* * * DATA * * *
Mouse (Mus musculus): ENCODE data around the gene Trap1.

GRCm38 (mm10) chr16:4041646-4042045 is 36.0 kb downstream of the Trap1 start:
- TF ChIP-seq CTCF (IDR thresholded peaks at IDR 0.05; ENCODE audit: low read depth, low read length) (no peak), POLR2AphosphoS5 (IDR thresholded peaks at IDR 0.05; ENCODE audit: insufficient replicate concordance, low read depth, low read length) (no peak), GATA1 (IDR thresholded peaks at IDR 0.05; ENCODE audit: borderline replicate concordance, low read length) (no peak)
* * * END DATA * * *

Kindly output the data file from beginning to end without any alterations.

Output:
Mouse (Mus musculus): ENCODE data around the gene Trap1.

GRCm38 (mm10) chr16:4041646-4042045 is 36.0 kb downstream of the Trap1 start:
- TF ChIP-seq CTCF (IDR thresholded peaks at IDR 0.05; ENCODE audit: low read depth, low read length) (no peak), POLR2AphosphoS5 (IDR thresholded peaks at IDR 0.05; ENCODE audit: insufficient replicate concordance, low read depth, low read length) (no peak), GATA1 (IDR thresholded peaks at IDR 0.05; ENCODE audit: borderline replicate concordance, low read length) (no peak)